Other Elvis cocktails sampled included the “King Creole” which was really a Sazerac.  A rare misstep of the evening, The King Creole suffered from a heavy hand with the absinthe and we politely discussed our expectations for a Sazerac with our bartender, Paddy.  Paddy, I must say, was a perfect gentleman, and a wicked good bartender, and he took the drink back and delivered another that was spot-on.  Another AL member tried the “Girl Happy” which was Forbidden Island’s version of La Floridita Daiquiri.  Petite, but delicious, the Girl Happy was a classic combination of fresh lime juice, rum, and Maraschino Liqueur.  The Burning Love proved to be more than a flash in the pan, and Paddy was more pyromaniac than bartender at points in the evening as he lit fire after fire for the throng.

Paddy, our pyromaniac bartender

Drinks sampled from FI’s extensive menu included The Monkey Pod, an original cocktail featuring rum, lime, coconut and tamarind served with a sprig of fresh mint. Virgin Painkillers were the drink of choice for our AL member with the bun in the oven, and somehow that seemed so àpropos.  The Nui Nui didn’t disappoint either with its kickass combo of allspice, cinnamon, rum, and citrus.  Hail to Don the Beachcomber! (The creator of this drink, one of my favorites.)

Virgin Painkiller, Burning Love, Monkeypod

Nui Nui

Towards the witching hour, our stalwart AL members carried on, venturing off the beaten menu paths.  Dr. John sipped Appleton Estate Extra 12 Year Old rum, while your fearless leader tried the same on the rocks with falernum (kind of a Corn n’ Biodiesel, instead of a Corn n’ Oil).  Our ever accommodating bartender, Paddy, even whipped up an old-skool Aviation complete with a dash of Crème de Violette for one of our members, who was celebrating his last day at one job, before moving on to the next.

Aviation with Tiki-style garnish

A little after midnight, our crew decided to head for our respective little grass shacks. As we started to leave, a new wave of patrons started to trickle in. Will the Thrill grilled them as he had everyone who ventured in during the evening, “Are you over 21, and do you know who Elvis Presley is?”

“Yes, and of course we know who Elvis Preston is!” they replied indignantly. We took that as our cue to leave. I think Elvis would’ve headed for Graceland too.

Published in: on January 18, 2010 at 11:23 pm  Leave a Comment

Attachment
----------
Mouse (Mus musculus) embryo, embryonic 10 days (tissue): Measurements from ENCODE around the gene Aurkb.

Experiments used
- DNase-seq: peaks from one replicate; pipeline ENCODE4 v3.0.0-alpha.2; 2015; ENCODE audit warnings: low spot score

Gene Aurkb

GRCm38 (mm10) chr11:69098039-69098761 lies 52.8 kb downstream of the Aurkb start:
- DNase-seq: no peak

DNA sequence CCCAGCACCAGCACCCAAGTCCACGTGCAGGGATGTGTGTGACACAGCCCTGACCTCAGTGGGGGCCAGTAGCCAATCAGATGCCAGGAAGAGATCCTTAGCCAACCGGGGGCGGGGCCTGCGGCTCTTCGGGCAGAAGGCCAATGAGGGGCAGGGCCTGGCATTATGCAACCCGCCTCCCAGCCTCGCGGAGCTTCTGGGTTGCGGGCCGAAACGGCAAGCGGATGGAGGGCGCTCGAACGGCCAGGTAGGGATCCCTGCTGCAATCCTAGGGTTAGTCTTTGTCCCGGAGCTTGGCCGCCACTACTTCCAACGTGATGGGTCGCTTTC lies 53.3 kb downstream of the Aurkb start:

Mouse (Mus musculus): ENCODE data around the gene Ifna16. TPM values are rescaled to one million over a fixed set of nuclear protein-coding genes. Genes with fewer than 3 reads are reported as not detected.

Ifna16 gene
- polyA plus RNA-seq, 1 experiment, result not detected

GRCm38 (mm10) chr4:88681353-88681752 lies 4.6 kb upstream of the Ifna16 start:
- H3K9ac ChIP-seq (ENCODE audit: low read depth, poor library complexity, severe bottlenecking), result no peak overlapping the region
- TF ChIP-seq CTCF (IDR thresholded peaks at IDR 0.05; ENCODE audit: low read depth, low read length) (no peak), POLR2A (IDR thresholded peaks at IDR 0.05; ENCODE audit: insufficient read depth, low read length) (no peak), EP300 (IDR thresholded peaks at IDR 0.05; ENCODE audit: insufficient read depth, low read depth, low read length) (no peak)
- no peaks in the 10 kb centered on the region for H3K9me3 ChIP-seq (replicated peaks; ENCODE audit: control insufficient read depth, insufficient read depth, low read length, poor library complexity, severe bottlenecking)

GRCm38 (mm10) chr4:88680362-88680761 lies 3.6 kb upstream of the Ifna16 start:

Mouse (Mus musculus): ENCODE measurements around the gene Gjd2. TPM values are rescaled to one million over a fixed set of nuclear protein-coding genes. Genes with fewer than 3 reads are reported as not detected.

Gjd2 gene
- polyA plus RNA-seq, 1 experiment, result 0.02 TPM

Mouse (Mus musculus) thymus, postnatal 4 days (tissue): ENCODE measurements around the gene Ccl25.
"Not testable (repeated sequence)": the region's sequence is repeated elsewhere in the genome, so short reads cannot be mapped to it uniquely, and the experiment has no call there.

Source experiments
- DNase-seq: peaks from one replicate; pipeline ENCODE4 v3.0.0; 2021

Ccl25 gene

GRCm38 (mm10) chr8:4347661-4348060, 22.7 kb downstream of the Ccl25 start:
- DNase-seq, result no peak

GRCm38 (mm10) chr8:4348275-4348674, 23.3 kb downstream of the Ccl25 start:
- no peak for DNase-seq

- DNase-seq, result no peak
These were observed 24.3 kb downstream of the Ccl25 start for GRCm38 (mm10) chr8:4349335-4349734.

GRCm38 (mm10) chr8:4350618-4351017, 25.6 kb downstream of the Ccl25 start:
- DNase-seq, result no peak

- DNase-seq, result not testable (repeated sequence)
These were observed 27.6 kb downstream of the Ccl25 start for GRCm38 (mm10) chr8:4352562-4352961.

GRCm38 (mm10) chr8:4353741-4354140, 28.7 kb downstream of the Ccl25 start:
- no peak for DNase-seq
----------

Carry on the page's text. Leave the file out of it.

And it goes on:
Tags: , , ,

Singapore Sling

Singapore Sling at Raffles Hotel, Flickr: Nettsu

Ah… nothing like the Friday night at the start of a long weekend.  A twinkle in your eye, a spring in your step. Time to relax, unwind. What to make to kick off the weekend?  Why not make a cocktail that calls to mind exotic locales, extended vacations, and balmy breezes?  A Singapore Sling, I thought. That might fit the bill.  Having never had one before, I turned to my trusty books (I am a librarian after all).  I consulted Charles H. Baker, Jr., David A. Embury, Ted Haigh, and Dale DeGroff.  In 1948, Embury wrote, “Of all the recipes published for this drink, I have never seen any two that were alike.”  Right he was, because the 4 recipes these gentlemen put forth were all different (apparently, the original 1915 recipe is locked in a safe in its birthplace, so I assume there was a lot of guessing going on). I ultimately decided to go with Ted Haigh aka Dr. Cocktail’s recipe for the Singapore Sling, although Mr. Baker claimed to have the bona fide recipe from the venerable Raffles Hotel.  Now, while I love Mr. Baker (LOVE him) sometimes I worry about his recipes.  He cracks me up, I mean, the man is laugh out loud funny, but I trust Dr. Cocktail to make a good drink, so I went with his Singapore Sling.  Regardless of the recipe used, I believed (after tasting the drink) what Mr. Baker wrote of this cocktail:

The Singapore Gin Sling is a delicious, slow-acting, insidious thing.

Or as my husband put it, “Wow. I could drink these all night. Wow.”

My Singapore Sling

The Singapore Sling

  • 2 oz gin
  • 3/4 oz Cherry Heering (or other cherry-flavored brandy)
  • 2 tsp Benedictine
  • 2 tsp Cointreau
  • 2 oz pineapple juice
  • 3/4 oz fresh lime juice
  • 2 dashes real pomegranate grenadine
  • 1 dash Angostura bitters
  • Soda water

Combine all except soda in an iced shaker.  Shake and strain into a collins or highball glass with a few lumps of ice. Top with soda water. Garnish with a cherry, a pineapple slice, and an orange wheel.